Dreams of flight dashed? Flying car firm backed by Google co-founder shuts down

·2-min read
 (Getty Images)
(Getty Images)

The flying car company backed by billionaire Google co-founder Larry Page has announced it is shutting down, showing how difficult it is to bring cars to the skies.

Kittyhawk announced its folding on social media. “We have made the decision to wind down Kittyhawk,” the company said on Twitter. “We’re still working on the details of what’s next.”

While neither Page nor Kittyhawk gave the reason for the shutdown, sources have told TechCrunch and Insider that in the last two years the company had shifted focus from project to project as its strategy became less and less clear.

The secretive company was founded in 2010 by self-driving car whizz Sebastian Thrun, a Google veteran, and bankrolled throughout the years by Page. Kittyhawk had built and flown more than 100 aircraft, conducting more than 25,000 successful flights, before shifting its operations to focus on a quieter electric aircraft two years ago.

In 2019, the firm created a joint venture, named Wisk, with aircraft maker Boeing. Wisk will continue to operate even after Kittyhawk’s shutdown, having received $450 million (£390 million) in investment this year, showing Boeing’s ambition to make flying cars a reality.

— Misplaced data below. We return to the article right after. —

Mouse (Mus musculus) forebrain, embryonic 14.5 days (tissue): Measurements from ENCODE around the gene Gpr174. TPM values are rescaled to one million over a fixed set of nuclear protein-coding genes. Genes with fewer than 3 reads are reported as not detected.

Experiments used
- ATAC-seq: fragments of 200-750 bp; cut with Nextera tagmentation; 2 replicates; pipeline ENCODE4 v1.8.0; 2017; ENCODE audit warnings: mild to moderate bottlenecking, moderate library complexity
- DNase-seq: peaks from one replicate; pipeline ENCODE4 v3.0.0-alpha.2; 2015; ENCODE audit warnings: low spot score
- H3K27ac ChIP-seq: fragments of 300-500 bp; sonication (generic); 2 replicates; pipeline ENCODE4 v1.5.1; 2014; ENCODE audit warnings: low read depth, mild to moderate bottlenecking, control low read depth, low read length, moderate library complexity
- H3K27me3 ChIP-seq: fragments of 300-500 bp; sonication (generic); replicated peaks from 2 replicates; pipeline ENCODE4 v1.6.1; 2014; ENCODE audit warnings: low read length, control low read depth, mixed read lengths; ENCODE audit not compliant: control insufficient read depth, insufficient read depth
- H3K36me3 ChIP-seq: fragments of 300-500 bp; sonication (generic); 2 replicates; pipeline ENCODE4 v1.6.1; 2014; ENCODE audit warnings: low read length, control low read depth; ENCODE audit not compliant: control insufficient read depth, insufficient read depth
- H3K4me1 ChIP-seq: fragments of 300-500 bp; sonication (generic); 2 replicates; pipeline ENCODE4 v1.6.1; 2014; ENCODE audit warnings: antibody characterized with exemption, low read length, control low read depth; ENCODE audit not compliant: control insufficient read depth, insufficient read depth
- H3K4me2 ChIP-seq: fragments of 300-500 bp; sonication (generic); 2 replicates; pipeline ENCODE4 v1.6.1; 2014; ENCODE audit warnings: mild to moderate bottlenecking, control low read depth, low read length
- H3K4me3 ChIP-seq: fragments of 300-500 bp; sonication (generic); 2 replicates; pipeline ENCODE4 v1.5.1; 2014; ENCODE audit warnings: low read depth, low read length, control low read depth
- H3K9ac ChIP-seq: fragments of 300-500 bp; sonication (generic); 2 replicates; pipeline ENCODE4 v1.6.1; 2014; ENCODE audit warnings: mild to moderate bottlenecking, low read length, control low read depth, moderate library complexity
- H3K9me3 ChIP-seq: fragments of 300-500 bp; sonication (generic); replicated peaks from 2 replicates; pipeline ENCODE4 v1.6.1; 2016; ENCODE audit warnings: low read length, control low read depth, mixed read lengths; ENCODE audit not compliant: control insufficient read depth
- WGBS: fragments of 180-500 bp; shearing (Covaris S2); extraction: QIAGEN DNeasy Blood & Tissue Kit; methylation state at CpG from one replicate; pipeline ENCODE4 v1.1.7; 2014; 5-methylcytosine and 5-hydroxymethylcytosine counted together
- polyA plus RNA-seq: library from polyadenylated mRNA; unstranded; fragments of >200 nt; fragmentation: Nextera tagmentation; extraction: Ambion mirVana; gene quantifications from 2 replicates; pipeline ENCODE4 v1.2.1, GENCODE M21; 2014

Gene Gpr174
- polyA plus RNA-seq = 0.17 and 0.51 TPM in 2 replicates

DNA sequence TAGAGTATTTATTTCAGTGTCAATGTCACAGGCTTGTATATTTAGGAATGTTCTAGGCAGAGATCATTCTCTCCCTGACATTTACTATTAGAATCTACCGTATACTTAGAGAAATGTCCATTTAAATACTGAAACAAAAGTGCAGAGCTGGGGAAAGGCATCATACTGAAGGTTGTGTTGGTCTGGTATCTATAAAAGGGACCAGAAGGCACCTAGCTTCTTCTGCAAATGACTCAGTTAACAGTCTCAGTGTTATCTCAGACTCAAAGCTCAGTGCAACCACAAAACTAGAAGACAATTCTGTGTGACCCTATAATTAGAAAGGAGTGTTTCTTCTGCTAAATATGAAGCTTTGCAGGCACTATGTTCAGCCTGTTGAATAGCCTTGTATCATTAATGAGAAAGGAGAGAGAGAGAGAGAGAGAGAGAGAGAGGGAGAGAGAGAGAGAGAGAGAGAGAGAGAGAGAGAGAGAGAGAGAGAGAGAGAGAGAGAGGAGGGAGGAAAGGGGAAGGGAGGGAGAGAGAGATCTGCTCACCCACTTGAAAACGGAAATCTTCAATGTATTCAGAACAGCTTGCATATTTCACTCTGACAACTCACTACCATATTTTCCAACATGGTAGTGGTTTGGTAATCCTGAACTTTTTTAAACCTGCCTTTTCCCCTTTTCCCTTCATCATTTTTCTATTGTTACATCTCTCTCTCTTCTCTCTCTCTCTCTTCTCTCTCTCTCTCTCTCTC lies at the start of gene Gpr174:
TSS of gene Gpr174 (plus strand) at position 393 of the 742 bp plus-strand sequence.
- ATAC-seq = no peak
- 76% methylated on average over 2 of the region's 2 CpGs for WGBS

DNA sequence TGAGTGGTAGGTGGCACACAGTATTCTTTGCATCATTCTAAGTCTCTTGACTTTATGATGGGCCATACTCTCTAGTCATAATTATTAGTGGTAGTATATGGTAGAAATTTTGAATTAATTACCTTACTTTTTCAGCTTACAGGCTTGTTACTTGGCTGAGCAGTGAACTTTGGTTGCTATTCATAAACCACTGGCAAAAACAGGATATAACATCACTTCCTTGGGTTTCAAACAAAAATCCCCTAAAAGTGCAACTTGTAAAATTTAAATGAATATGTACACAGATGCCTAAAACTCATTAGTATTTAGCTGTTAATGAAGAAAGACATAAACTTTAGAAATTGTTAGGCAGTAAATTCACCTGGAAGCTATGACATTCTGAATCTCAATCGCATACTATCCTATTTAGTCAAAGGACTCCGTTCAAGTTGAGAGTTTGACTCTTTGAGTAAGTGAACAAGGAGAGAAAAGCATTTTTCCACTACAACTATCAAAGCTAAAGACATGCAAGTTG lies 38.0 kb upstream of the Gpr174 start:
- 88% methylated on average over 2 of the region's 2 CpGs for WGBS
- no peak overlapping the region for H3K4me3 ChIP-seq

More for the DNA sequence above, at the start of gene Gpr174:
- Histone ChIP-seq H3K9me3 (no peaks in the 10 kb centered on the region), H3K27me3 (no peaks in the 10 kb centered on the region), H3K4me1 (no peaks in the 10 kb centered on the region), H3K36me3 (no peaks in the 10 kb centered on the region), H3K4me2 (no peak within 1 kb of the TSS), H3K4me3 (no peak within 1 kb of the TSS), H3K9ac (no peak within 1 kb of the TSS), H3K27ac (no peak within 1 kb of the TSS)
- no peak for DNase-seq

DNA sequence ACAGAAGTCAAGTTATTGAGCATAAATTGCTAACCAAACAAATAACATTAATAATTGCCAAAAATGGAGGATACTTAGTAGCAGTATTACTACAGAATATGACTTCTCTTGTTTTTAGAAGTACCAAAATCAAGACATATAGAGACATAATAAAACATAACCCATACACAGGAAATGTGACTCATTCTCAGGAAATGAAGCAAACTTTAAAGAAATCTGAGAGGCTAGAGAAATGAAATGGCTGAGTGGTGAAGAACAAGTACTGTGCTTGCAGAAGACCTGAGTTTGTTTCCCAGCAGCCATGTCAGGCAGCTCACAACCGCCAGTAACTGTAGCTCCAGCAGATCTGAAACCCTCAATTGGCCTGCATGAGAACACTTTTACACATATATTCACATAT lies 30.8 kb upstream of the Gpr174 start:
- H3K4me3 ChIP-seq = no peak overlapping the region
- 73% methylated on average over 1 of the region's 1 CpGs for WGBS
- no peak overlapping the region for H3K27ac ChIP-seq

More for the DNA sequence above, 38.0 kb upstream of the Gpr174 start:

But Kittyhawk’s demise comes as more and more firms join the race to take cars to the skies, which want to show that, even in densely populated places like London and the UK, flying cars could work.

Stephen Fitzpatrick, who founded energy company Ovo, predicted last year that flying cars will become a reality in the UK from the mid-2020s. His flying taxi company, Vertical Aerospace, already has 1,000 aircraft on order from airlines, and he plans to offer flights based at London Heathrow that will take 15 minutes and cost £50 per passenger.

European competitors are rushing in too, such as Germany’s Lilium and Slovakia’s Klein Vision. The latter has received a certificate of airworthiness from the Slovak Transport Authority and is reportedly planning a London to Paris route that would take just over two hours.

Another European company, Pal-V, makes vehicles that can be converted into gyrocopters in about 10 minutes, though drivers will need a pilot licence to fly them. The Dutch firm started to offer flying car driving lessons in April, opening bases in Coventry and Oxford.

Should companies like Klein Vision and Pal-V receive full approval by UK regulators, a trip to the Cotswolds from central London might take just over an hour at a 100mph flight speed, cutting journey times in half, skipping traffic and offering birds-eye views of the countryside.